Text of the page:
A Los Angeles County Superior Court judge Friday ordered a man who infected his former wife with the virus that causes AIDS to pay her $12.5 million.
The six-year legal battle between the couple, identified in court documents as "Bridget B." and "John B.," thrust their sexual history into public record and brought them before the California Supreme Court, where justices in 2006 ruled that people could be held liable for failing to inform a new partner of previous risky sexual behavior.
In his tentative ruling, Judge Rolf M. Treu said John B. acted with fraud and malice and ordered him to pay his former wife $5 million in future loss of earnings and $7.5 million in general damages. Treu ruled in a bench trial last month that Bridget B. had justifiably trusted her husband until she had a reason not to.
The 43-year-old Los Angeles resident accused her former husband of fraud and negligence. She said in court testimony earlier this year that the couple had a loving courtship and storybook wedding, and that she had no reason to suspect that her then-husband had been exposed to HIV.
Both Bridget B. and John B. had tested negative for the virus in the past -- he before their honeymoon and she in 1995. Bridget B. said she did not engage in unprotected sex and had no plausible exposure to the virus between her negative test and meeting her husband three years later, according to court documents.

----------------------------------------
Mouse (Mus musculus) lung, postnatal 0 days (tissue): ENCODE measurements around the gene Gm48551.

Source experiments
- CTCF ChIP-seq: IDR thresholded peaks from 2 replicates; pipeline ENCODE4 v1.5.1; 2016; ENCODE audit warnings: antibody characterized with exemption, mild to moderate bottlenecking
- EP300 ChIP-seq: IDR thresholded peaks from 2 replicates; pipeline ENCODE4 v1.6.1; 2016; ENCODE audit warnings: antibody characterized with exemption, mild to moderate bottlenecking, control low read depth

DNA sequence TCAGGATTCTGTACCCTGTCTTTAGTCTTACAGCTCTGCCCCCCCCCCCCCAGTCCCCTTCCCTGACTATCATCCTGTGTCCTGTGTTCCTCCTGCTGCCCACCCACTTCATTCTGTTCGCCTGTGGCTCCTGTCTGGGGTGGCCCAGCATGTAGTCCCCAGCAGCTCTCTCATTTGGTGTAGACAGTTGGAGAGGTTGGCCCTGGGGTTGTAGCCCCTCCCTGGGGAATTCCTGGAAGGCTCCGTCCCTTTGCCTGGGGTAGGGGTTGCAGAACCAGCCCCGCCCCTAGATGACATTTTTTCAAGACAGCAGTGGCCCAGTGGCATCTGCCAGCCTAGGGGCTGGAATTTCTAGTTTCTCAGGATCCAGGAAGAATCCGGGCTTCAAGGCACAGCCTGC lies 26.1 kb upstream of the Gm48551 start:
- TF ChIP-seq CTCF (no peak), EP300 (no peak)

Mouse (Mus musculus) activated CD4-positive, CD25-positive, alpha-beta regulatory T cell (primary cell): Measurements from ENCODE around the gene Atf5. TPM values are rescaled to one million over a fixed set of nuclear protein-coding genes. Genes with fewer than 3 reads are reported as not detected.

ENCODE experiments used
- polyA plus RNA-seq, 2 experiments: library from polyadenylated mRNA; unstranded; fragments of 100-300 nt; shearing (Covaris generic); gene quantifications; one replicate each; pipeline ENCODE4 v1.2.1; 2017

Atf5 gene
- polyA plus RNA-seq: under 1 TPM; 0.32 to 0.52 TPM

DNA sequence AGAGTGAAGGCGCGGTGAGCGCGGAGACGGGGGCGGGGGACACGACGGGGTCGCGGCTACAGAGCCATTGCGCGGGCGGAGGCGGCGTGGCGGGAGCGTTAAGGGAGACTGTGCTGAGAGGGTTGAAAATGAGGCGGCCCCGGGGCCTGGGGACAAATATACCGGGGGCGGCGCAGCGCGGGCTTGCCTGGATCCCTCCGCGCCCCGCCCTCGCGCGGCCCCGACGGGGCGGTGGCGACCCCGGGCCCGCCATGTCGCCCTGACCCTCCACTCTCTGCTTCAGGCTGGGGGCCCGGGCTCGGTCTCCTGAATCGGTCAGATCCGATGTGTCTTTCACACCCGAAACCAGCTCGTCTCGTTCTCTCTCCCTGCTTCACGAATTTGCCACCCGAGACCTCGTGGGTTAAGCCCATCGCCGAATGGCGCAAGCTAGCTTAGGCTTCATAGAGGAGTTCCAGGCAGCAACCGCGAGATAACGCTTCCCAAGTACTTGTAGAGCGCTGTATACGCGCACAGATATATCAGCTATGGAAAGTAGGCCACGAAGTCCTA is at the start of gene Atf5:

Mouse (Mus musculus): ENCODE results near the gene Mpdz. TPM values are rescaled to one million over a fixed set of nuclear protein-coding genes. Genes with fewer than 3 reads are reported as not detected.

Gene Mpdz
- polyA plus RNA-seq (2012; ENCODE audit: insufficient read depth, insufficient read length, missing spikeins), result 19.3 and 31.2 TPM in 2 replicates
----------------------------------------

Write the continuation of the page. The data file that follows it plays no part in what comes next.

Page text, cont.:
In October 2000, two months after the couple honeymooned in Bora Bora and had unprotected sex for the first time, Bridget B. tested positive for HIV. Thinking that she had infected her husband, Bridget B. testified that she had been guilt-ridden for more than a year.
But in early 2002, Bridget B. discovered that her husband had visited websites with sexually explicit homosexual content and found e-mails showing that he had had unprotected sex with men he met over the Internet, according to court documents.
John B. had also admitted to having sex with two men before their marriage, Bridget B. said in her testimony.
John B., who represented himself at trial, argued that his ex-wife had contracted the virus first.
He could not be reached for comment Monday.
Lars Johnson, an attorney for Bridget B., said Monday that he and his client were "very happy" with the ruling, adding that Treu's finding of fraud and malice ensured that John B. would have to pay his former wife even if he filed for bankruptcy.